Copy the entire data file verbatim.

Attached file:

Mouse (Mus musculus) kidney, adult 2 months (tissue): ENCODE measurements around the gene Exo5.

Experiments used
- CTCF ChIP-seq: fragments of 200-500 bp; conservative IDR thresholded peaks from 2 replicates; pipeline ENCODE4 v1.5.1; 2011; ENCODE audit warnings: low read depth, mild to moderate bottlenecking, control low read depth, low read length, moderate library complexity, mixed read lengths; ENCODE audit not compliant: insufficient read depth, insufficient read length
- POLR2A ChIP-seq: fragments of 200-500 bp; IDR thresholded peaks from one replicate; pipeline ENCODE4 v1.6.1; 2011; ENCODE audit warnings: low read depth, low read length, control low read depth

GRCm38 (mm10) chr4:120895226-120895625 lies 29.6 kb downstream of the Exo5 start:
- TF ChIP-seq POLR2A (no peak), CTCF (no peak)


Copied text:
Mouse (Mus musculus) kidney, adult 2 months (tissue): ENCODE measurements around the gene Exo5.

Experiments used
- CTCF ChIP-seq: fragments of 200-500 bp; conservative IDR thresholded peaks from 2 replicates; pipeline ENCODE4 v1.5.1; 2011; ENCODE audit warnings: low read depth, mild to moderate bottlenecking, control low read depth, low read length, moderate library complexity, mixed read lengths; ENCODE audit not compliant: insufficient read depth, insufficient read length
- POLR2A ChIP-seq: fragments of 200-500 bp; IDR thresholded peaks from one replicate; pipeline ENCODE4 v1.6.1; 2011; ENCODE audit warnings: low read depth, low read length, control low read depth

GRCm38 (mm10) chr4:120895226-120895625 lies 29.6 kb downstream of the Exo5 start:
- TF ChIP-seq POLR2A (no peak), CTCF (no peak)